Lawyers are often called upon to help design systems for managing and resolving conflicts that support or supplant existing legal structures. The crisis of September 11 led Congress to pass a law creating the September 11 Fund; a California Supreme Court challenge to its method of resolving health care disputes led Kaiser Permanente to reform its arbitration system; years of atrocities committed against the people of South Africa, Guatemala and many other countries led to the formation of truth commissions. Lawyers helped to structure these and many other conflict resolution systems. We'll use a case study model to survey different kinds of conflict prevention, management and resolution systems, and examine different factors in their design. Special Instructions: Grades will be based on class participation and Option 1 (section 01) a series of short essays and a short research paper; or Option 2 (section 02) a long research paper involving independent research. Students electing option 2 (section 02) will be graded on the H/P/R/F system and will receive Research (R) credit. After the term begins, students accepted into the course can transfer from section (01) into section (02), which meets the R requirement, with consent of the instructor. Negotiation Seminar (LAW 615) strongly preferred but not required. Elements used in grading: Class participation, attendance, written assignments and final paper. Attendance at the first class is mandatory.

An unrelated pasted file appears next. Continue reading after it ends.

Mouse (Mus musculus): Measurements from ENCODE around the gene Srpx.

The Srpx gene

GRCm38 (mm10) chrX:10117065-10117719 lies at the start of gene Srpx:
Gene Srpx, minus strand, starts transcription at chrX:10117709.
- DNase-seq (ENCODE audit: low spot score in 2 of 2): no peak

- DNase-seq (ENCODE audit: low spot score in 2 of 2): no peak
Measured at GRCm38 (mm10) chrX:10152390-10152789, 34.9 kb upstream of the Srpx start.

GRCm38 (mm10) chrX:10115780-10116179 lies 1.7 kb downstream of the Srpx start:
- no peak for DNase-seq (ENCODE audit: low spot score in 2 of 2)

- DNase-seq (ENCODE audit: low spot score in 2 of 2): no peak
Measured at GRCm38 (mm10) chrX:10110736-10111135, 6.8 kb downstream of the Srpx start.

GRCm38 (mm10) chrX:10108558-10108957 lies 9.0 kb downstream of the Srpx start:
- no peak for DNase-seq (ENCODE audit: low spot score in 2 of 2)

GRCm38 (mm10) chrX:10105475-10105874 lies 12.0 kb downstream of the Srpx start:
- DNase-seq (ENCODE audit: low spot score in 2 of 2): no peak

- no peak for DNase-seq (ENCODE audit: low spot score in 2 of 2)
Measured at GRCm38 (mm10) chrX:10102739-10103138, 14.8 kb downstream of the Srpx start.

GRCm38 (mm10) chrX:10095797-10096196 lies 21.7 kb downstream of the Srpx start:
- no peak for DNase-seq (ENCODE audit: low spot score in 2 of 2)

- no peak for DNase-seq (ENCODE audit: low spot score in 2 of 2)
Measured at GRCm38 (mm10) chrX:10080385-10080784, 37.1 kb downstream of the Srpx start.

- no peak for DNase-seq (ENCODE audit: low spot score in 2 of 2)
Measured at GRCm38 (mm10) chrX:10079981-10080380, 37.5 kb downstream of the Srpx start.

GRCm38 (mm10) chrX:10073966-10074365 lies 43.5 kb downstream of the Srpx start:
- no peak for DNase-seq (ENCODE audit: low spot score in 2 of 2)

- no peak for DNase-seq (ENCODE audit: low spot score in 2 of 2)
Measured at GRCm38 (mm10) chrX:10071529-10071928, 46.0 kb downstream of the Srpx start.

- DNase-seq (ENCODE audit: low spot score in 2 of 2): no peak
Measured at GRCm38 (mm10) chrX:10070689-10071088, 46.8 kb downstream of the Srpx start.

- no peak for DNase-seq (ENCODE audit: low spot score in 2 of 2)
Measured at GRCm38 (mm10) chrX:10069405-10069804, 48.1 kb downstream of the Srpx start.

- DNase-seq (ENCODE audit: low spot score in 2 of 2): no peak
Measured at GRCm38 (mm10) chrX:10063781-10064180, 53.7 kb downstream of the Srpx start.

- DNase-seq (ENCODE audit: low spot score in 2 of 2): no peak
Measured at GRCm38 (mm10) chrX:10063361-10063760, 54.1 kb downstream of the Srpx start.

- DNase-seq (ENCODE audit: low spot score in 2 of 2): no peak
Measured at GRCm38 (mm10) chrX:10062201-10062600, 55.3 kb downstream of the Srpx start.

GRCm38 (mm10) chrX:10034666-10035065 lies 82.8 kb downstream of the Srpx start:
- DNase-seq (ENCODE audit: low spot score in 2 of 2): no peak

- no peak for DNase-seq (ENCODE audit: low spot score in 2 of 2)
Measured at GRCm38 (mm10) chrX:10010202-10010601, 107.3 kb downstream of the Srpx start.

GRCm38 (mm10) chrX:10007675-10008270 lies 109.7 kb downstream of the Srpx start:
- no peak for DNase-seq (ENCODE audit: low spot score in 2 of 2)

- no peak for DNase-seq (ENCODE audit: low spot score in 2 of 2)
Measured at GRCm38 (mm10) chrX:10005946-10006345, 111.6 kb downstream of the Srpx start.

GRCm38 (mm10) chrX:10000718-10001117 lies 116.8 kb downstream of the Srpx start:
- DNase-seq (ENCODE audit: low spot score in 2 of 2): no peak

Dispute Systems Design LAW 613 Section 01 Class #30199
Dispute Systems Design LAW 613 Section 02 Class #30200
Notes: Research Requirement for Law Degree.